How to protect the goodwill in your business
It takes time, energy, and continuous effort to build a brand that attracts loyal customers and is rewarded by word of mouth referrals. Without a doubt, the good name you worked so hard to earn is one of your most valuable business assets; in addition to your solid customer base and positive employee relations, it is what is known in business as “goodwill.”
If you’re like many small business owners, you realize your company’s goodwill is vitally important, but you may not know how to protect it. After all, how people feel about your brand isn’t a tangible asset you can insure, like a building or machinery.
There are steps you can take to safeguard your goodwill in the marketplace. This article will show you how.
Register a tradename or trademark
Registering a tradename – also known as your legal corporate name or business name – can protect your company’s goodwill in two ways:
1. It will help build greater brand recognition.
2. It will prohibit anyone else from registering a business under the same name or a similar one, deliberately or unintentionally “poaching” the goodwill you’ve developed.
Likewise, registering a trademark – that is, a word, phrase, symbol, logo, or design used to identify your company’s goods or services – can protect your business’s goodwill under the auspices of your country’s intellectual property laws.
In addition to safeguarding your company’s goodwill, a tradename/trademark may become assets included in the sale of your business – thereby increasing your company’s overall value.
When partners part ways or employees end their contracts, they leave a company with valuable insider knowledge. It’s crucial to ensure your trade secrets and customer data won’t be used by a former insider to their own advantage – or shared with a competitor.
You can prevent your customer relationships (and therefore, goodwill) from being stolen with a non-compete agreement. Take care that any non-compete agreement is signed at the time you make an offer of employment or begin a partnership; otherwise, you may not be able to enforce it.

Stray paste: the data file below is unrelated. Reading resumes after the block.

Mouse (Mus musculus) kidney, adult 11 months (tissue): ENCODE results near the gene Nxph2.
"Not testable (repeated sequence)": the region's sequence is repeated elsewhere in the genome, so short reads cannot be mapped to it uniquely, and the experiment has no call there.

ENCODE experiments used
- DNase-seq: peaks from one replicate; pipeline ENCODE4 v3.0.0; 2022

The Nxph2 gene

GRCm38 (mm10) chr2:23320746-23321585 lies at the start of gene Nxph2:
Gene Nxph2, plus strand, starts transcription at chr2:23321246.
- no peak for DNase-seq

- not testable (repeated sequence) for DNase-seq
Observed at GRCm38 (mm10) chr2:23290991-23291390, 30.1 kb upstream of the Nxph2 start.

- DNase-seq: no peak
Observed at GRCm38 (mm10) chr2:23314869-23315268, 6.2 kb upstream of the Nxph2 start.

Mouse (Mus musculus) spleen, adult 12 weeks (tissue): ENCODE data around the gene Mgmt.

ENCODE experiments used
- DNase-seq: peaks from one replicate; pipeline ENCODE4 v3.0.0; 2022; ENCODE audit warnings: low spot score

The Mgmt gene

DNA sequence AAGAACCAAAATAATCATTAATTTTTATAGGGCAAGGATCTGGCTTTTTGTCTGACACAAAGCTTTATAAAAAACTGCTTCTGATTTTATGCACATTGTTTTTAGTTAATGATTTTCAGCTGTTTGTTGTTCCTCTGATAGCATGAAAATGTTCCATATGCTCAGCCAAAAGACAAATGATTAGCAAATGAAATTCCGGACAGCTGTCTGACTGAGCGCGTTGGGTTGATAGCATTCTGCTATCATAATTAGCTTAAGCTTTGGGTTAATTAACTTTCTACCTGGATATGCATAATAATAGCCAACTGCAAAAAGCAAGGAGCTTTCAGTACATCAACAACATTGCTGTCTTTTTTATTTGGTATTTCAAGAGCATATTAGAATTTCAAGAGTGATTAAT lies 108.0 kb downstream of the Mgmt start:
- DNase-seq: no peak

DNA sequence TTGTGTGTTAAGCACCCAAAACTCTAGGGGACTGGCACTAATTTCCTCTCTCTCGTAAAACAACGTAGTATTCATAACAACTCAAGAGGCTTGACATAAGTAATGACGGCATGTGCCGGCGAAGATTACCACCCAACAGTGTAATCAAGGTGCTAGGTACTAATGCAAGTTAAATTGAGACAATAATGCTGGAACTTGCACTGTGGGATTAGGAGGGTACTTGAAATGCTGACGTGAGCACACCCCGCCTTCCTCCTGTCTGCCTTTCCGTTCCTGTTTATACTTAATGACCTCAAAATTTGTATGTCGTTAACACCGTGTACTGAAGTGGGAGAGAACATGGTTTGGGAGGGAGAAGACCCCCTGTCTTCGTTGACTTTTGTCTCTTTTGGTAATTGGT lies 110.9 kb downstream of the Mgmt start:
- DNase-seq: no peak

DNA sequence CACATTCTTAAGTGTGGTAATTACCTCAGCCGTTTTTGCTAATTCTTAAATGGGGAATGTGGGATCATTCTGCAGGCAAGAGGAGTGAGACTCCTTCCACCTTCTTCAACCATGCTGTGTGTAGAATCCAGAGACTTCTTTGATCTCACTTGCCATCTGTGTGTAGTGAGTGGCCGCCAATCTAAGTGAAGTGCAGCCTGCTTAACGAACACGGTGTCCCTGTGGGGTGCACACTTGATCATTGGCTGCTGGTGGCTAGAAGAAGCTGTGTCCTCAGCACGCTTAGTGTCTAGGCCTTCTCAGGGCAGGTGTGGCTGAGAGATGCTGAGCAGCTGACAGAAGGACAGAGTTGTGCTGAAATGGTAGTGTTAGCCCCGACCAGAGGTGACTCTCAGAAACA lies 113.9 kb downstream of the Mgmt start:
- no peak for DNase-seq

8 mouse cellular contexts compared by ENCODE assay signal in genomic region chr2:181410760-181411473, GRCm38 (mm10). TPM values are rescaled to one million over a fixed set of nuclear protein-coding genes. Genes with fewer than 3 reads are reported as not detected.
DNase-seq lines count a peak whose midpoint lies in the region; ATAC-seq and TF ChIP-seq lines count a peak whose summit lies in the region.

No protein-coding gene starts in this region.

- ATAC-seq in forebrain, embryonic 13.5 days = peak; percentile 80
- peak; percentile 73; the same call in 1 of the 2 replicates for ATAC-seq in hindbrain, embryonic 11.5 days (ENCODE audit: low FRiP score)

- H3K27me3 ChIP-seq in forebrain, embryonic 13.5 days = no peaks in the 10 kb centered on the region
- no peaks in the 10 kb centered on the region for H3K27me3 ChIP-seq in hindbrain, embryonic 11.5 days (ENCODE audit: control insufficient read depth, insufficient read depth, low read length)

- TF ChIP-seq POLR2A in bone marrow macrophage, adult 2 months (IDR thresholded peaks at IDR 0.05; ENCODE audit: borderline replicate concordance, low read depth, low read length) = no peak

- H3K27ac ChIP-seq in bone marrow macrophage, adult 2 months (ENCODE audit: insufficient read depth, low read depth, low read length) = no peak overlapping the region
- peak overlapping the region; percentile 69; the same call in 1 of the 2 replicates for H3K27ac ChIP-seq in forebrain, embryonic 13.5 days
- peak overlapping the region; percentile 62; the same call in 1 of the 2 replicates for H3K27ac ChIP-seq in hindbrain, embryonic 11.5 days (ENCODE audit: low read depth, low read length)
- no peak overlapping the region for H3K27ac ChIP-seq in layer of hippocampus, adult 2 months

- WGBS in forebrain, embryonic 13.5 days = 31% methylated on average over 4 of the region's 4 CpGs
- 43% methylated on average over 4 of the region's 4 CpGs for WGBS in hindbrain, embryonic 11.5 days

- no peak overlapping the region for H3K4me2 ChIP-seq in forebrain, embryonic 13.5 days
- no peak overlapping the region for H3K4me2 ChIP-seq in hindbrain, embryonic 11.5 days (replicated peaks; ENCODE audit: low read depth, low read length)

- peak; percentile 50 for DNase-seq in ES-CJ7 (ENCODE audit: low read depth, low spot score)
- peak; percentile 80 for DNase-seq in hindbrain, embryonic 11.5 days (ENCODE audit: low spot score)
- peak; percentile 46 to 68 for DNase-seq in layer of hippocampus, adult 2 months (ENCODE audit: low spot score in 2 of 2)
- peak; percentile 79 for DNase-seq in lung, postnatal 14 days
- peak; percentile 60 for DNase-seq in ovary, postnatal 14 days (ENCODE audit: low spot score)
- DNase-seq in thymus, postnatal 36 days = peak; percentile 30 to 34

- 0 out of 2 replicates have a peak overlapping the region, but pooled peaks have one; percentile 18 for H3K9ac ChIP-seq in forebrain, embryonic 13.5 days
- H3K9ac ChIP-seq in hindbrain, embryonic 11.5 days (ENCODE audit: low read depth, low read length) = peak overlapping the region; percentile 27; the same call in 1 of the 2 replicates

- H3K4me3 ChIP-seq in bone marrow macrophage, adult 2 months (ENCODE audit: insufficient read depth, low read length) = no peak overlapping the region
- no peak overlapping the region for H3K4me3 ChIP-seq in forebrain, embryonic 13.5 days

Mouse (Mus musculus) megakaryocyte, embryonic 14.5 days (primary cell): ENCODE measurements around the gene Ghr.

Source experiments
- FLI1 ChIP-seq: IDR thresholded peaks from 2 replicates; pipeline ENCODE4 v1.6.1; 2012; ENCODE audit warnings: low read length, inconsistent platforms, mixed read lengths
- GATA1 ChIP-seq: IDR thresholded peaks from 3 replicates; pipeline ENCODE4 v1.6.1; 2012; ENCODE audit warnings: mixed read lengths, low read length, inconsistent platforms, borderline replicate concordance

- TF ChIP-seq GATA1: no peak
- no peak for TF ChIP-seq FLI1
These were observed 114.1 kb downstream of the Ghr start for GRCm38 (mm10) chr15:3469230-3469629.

Having a legal agreement in place is wise for several reasons. In addition to protecting the relationship you’ve nurtured with your customers, just like a trade name or trademark, a non-compete will increase your company’s value in the eyes of a future buyer.
Because goodwill is largely intangible, it can be hard to measure. Ultimately it is determined by how much above book value a buyer is willing to pay for your business.
You can monitor how your customers feel about your business in the meantime by keeping tabs on markers like increased interaction on social media, conversion rates, and profit growth.
When it comes to legal protection, the sooner you register your tradename, trademarks, and have legal agreements in place, the better.
Of course, the best thing you can do to continually increase the goodwill of your company – and its value – is simple: take pains to consistently provide the best service you can to every single customer who chooses your business over the competition.